U.S. to advance indirect Israeli-Palestinian talks following Mideast peace stalemate
Direct talks failed in late September after Netanyahu refused to discuss core final-status issues, particularly borders of future Palestinian state.
In her speech to the Saban Forum in Washington on Friday United States Secretary of State Hillary Clinton will outline how exchanges with Israel over extending the settlement freeze failed. Clinton is expected to explain the way forward for the Obama administration in its efforts to advance the peace process in the Middle East.
Clinton met Thursday with Isaac Molho, the envoy and close adviser of Prime Minister Benjamin Netanyahu, and informed him of the main points of her speech.
Saeb Erekat, the head of the Palestinian negotiating team, will meet with Clinton in Washington on Saturday prior to her address.
The secretary of state is meeting with Erekat and Molho to discuss the new round of talks the Obama administration would like to push for following the collapse of direct talks over the settlement freeze issue. In view of the refusal of the Palestinian Authority to resume direct talks, the U.S. administration is expected to seek the format of indirect talks, also known formally as proximity talks.
Proximity talks were conducted by George Mitchell, Obama's special envoy, traveling between Jerusalem and Ramallah for separate talks with the two sides. The talks failed four months ago as a result of Netanyahu's refusal to discuss the core issues for a permanent settlement, and particularly the issue of the borders of a future Palestinian state.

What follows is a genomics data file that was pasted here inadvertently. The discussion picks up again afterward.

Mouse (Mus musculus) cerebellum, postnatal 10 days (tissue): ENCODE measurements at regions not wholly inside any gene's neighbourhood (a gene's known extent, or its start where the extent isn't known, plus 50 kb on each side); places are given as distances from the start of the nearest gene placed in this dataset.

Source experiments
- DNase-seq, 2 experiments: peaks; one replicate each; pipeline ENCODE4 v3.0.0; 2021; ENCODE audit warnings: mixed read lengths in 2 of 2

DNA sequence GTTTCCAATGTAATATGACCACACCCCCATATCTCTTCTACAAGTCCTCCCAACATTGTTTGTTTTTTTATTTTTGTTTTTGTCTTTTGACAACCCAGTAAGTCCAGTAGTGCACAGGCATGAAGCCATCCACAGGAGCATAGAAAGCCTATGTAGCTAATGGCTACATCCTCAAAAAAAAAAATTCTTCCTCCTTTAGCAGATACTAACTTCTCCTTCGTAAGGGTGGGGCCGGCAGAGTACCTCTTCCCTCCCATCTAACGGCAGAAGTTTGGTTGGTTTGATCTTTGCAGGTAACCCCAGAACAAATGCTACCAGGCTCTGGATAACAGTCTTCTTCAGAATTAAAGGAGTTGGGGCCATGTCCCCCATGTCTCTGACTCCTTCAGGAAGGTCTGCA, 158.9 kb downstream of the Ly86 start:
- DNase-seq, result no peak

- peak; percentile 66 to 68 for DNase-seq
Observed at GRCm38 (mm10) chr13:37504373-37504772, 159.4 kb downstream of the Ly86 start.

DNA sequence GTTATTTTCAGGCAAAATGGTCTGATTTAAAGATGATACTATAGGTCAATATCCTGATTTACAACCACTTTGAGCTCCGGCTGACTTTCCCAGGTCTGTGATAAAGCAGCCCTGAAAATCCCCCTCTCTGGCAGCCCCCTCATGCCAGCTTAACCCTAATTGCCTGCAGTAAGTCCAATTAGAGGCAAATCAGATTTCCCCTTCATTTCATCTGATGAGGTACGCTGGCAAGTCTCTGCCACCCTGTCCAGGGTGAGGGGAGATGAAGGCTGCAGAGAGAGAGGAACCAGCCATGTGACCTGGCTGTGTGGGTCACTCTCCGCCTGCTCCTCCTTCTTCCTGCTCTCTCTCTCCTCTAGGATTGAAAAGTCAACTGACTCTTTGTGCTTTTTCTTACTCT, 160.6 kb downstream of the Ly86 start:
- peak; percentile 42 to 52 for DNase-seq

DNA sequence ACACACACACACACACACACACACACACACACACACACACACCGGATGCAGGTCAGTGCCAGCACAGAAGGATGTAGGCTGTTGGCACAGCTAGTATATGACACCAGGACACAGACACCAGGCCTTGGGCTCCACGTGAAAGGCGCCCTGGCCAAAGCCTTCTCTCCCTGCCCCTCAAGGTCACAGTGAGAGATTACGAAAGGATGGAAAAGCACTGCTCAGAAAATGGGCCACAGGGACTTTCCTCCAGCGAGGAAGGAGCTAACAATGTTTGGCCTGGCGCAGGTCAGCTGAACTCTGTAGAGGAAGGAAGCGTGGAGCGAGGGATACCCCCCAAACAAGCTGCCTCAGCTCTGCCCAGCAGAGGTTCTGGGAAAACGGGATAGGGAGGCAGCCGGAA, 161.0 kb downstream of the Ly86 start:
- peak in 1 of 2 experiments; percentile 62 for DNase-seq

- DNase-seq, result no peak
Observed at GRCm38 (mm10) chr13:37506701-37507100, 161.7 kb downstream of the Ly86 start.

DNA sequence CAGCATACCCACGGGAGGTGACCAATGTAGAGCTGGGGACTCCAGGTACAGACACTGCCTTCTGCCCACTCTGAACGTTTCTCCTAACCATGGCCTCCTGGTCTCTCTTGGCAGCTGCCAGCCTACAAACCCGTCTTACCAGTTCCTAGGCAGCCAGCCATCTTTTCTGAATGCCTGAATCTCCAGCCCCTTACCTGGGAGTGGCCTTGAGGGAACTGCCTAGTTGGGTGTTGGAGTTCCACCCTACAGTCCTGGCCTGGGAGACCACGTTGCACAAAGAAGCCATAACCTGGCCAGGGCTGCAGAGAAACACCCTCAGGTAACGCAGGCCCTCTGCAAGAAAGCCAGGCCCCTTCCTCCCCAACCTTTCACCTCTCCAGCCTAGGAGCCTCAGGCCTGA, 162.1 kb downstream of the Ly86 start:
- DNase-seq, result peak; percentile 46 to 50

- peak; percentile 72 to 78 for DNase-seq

Palestinian Authority President Mahmoud Abbas put forth, during the proximity talks, very detailed positions on all issues.
The U.S. administration is hoping that when the proximity talks resume, Netanyahu will agree to present substantive and serious positions and will not drag his feet as he has to date.
According to a senior U.S. official, the administration is interested in discussing all the core issues in a future round of proximity talks on the final-status settlement, including borders, security, Jerusalem, refugees, settlements and water.
Mitchell is due to visit Israel and the Palestinian Authority on Monday. His failed efforts have nearly reached the 700-day mark, and recently he completely disappeared from the scene. Washington observers say he is close to resigning. However, for the time being, the U.S. envoy will continue holding talks with Netanyahu and Abbas.
Defense Minister Ehud Barak, Minister Dan Meridor and opposition chief Tzipi Livni will also participate in the Saban Forum in Washington. The Palestinian Authority will be represented by Prime Minister Salam Fayyad.
Meanwhile, Netanyahu met yesterday in Jerusalem with Quartet representative Tony Blair. The two agreed that efforts should be made to prevent the complete collapse of the peace process. Blair proposed that Israel take a series of steps to encourage Abbas and the Palestinian Authority to resume the talks.
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